Haiti devastated by hurricanes

By Naomi Spencer
8 September 2008

More than 500 have been left dead in Haiti after last Monday’s landfall of Tropical Storm Hanna, according to conservative official estimates, and more than 650,000 Haitians are desperately in need of emergency aid. Hanna churned over Haiti for four days last week, wreaking destruction on the island’s agriculture, fruit trees and shantytowns.

As of this writing, another, more powerful hurricane, the Category four Ike, and the still-forming Tropical Storm Josephine, are further threatening the Caribbean. Hurricane Ike hit Haiti’s central agricultural region on Sunday with so much rain, according to initial Associated Press reports, that officials “said they had no choice but to open an overflowing dam in the Aribonite valley, inundating more homes and possibly causing lasting damage to Haiti’s ‘rice bowl,’ a farming area whose revival is key to rescuing the starving country.”

Ike is the fourth major storm to strike Haiti in less than a month, following six days after Hanna. Eight days before Hanna made landfall, Hurricane Gustav left scores dead—at least 77 in Haiti—in Hispaniola and left extensive flooding. A week before that, flooding and mudslides triggered by Tropical Storm Fay killed another 40 people in Haiti. Meteorologists warn that the soil is already so saturated that even if the subsequent storms track around Haiti, any further rainfall will have catastrophic consequences.

The storms have exacted an enormous toll because the country—the poorest in the Western hemisphere—already suffers immense social, political and humanitarian crises. Food and fuel inflation, particularly in the past year, has forced millions who live on less than $1 a day to the brink of starvation. Fully 80 percent of the population must survive on less than $2 a day; the vast majority depends upon agriculture for bare subsistence. Both physical and public health infrastructure are virtually nonexistent.

Gonaives, Haiti’s third largest city with a population of 300,000, suffered catastrophic damage from Hanna. As of September 5, 495 bodies were discovered in floodwaters and mudflows in the port city, situated in the Artibonite valley floodplain.

The United Nations’ Office for the Coordination of Humanitarian Affairs warned that the death toll was “increasing hourly,” and state officials urged survivors in surrounding areas to somehow evacuate. Some 48,000 Gonaives residents are crowded into emergency shelters and thousands of others remain on their rooftops. Press reports have indicated that other survivors have taken refuge in the mountains, carrying a few belongings with them.

Gonaives is especially vulnerable to mudslides and flooding because surrounding hillsides have been deforested, trees made into charcoal by the desperately poor. In 2004, Tropical Storm Jeanne caused flooding that killed 3,000 across Haiti—the vast majority in Gonaives.

After Hanna hit, three mountain rivers swelled with torrential rainfall to cut off the city’s major connecting roads; according to aid workers, bridges both north and south of Gonaives were collapsed, cutting off rescue vehicles. On Sunday, Haiti’s Agriculture Minister Joanas Gay told Radio Nationale that the Mirebalais Bridge, the last land route into the city, had collapsed into the floodwaters. Aerial footage of the region showed neighborhoods of aluminum and scrap plywood submerged to the rooftops in muddy waters.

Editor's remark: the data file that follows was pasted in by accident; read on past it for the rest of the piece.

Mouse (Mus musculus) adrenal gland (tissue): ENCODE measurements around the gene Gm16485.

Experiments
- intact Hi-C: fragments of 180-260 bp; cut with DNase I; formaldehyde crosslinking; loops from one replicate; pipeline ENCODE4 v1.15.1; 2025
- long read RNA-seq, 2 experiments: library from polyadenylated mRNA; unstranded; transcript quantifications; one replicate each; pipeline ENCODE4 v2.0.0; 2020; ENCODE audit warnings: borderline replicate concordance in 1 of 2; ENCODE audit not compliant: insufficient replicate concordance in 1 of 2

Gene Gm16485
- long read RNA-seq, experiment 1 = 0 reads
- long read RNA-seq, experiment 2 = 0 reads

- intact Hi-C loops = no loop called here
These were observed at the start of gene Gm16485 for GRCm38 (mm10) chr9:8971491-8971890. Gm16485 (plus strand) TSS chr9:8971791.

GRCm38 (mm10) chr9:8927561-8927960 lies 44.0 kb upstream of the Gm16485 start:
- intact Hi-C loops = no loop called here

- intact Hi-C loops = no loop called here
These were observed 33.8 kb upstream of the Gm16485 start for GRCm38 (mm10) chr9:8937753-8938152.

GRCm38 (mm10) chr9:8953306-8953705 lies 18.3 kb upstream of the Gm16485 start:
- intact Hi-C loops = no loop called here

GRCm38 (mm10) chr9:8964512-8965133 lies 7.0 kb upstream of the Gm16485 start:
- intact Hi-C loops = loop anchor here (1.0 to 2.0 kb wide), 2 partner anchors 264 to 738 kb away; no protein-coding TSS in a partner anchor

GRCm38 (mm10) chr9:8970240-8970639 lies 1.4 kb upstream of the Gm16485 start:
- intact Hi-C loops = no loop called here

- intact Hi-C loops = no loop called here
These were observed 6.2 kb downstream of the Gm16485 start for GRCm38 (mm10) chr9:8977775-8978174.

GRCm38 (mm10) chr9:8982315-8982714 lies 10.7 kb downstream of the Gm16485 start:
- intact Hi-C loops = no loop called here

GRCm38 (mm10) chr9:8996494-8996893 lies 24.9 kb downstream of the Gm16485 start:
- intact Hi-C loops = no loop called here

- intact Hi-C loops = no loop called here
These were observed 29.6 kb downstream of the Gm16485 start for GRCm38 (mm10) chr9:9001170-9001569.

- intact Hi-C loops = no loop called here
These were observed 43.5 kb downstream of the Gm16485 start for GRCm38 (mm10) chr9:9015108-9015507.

International aid groups immediately promised aid to the region but for days very little was delivered. In the immediate aftermath of the storm, a locally stationed contingent of the UN from Argentina dispensed some 700 gallons of water and 2,000 food rations, according to Miami Herald reporter Jacqueline Charles September 5. The force evacuated only about 400 people. It was not until Thursday that an aid shipment of 20,000 rations of plastic sheeting, first aid kits, and water jugs, brought by the US Coast Guard, arrived in the capital.

On Friday, a boat carrying limited UN food rations and water docked in Gonaives, guarded by Argentine troops armed with assault rifles. According to a report by the British Guardian, UN workers distributed supplies to only 2,000 people in two shelters before suspending operations citing safety concerns.

Firsthand accounts depict scenes of horror and desperation. The AP reported that children, frantic with hunger, were running after the UN food trucks in knee-deep water, screaming “Hungry! Hungry!” In a local jail, abandoned inmates with “deep-set eyes, protruding ribs and labored breathing” told reporters they had not eaten for nearly a week.

The vast majority remains without food or potable water. Gonaives Senator Yuri Latortue told the press Saturday that some 200,000 people have had nothing to eat for days. “We can’t live in this situation,” Gonaives resident Baptiste Jean told Charles of the Herald. “We don’t have a country. We don’t have a president. The city is finished.”

Parnell Denis, the contact for Oxfam in Gonaives, told Agence France Presse Saturday that the city was “completely devastated.... The streets are lined with groups of people walking through the streets trying to find higher ground. Food supplies and water are scarce and the price of the food that’s left is rising. The morale of people staying in the shelters is so very low; I am afraid to tell them that another storm is on its way.”